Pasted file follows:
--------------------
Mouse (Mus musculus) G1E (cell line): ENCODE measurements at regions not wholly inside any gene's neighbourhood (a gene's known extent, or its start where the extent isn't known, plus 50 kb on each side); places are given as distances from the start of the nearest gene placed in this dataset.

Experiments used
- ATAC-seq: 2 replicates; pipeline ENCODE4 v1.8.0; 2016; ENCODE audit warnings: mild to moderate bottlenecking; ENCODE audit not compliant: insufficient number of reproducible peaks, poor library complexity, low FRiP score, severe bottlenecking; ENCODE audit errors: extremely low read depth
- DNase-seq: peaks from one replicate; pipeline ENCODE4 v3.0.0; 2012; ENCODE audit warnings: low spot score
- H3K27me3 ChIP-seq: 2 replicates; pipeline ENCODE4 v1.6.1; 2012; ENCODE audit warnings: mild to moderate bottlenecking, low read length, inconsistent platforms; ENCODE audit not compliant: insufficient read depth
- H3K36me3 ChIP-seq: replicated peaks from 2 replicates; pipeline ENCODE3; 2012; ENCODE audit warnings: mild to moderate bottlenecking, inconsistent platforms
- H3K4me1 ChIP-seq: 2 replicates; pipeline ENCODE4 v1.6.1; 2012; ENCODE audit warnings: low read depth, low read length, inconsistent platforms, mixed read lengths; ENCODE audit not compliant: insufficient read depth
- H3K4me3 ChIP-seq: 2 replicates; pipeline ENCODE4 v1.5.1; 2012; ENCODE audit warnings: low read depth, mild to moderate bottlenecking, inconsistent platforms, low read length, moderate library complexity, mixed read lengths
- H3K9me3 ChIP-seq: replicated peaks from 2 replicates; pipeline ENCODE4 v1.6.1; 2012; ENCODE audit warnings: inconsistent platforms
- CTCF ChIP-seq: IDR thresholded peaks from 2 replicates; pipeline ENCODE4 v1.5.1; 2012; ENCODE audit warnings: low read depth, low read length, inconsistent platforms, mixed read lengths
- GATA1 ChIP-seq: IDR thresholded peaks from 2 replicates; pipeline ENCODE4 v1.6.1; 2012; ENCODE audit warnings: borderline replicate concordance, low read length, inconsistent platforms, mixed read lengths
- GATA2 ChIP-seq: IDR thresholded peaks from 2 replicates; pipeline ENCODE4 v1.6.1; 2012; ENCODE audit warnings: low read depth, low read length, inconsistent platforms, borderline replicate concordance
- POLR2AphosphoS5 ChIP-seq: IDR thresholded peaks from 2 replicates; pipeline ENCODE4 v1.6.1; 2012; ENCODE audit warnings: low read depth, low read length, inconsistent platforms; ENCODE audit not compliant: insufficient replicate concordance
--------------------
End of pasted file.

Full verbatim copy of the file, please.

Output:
Mouse (Mus musculus) G1E (cell line): ENCODE measurements at regions not wholly inside any gene's neighbourhood (a gene's known extent, or its start where the extent isn't known, plus 50 kb on each side); places are given as distances from the start of the nearest gene placed in this dataset.

Experiments used
- ATAC-seq: 2 replicates; pipeline ENCODE4 v1.8.0; 2016; ENCODE audit warnings: mild to moderate bottlenecking; ENCODE audit not compliant: insufficient number of reproducible peaks, poor library complexity, low FRiP score, severe bottlenecking; ENCODE audit errors: extremely low read depth
- DNase-seq: peaks from one replicate; pipeline ENCODE4 v3.0.0; 2012; ENCODE audit warnings: low spot score
- H3K27me3 ChIP-seq: 2 replicates; pipeline ENCODE4 v1.6.1; 2012; ENCODE audit warnings: mild to moderate bottlenecking, low read length, inconsistent platforms; ENCODE audit not compliant: insufficient read depth
- H3K36me3 ChIP-seq: replicated peaks from 2 replicates; pipeline ENCODE3; 2012; ENCODE audit warnings: mild to moderate bottlenecking, inconsistent platforms
- H3K4me1 ChIP-seq: 2 replicates; pipeline ENCODE4 v1.6.1; 2012; ENCODE audit warnings: low read depth, low read length, inconsistent platforms, mixed read lengths; ENCODE audit not compliant: insufficient read depth
- H3K4me3 ChIP-seq: 2 replicates; pipeline ENCODE4 v1.5.1; 2012; ENCODE audit warnings: low read depth, mild to moderate bottlenecking, inconsistent platforms, low read length, moderate library complexity, mixed read lengths
- H3K9me3 ChIP-seq: replicated peaks from 2 replicates; pipeline ENCODE4 v1.6.1; 2012; ENCODE audit warnings: inconsistent platforms
- CTCF ChIP-seq: IDR thresholded peaks from 2 replicates; pipeline ENCODE4 v1.5.1; 2012; ENCODE audit warnings: low read depth, low read length, inconsistent platforms, mixed read lengths
- GATA1 ChIP-seq: IDR thresholded peaks from 2 replicates; pipeline ENCODE4 v1.6.1; 2012; ENCODE audit warnings: borderline replicate concordance, low read length, inconsistent platforms, mixed read lengths
- GATA2 ChIP-seq: IDR thresholded peaks from 2 replicates; pipeline ENCODE4 v1.6.1; 2012; ENCODE audit warnings: low read depth, low read length, inconsistent platforms, borderline replicate concordance
- POLR2AphosphoS5 ChIP-seq: IDR thresholded peaks from 2 replicates; pipeline ENCODE4 v1.6.1; 2012; ENCODE audit warnings: low read depth, low read length, inconsistent platforms; ENCODE audit not compliant: insufficient replicate concordance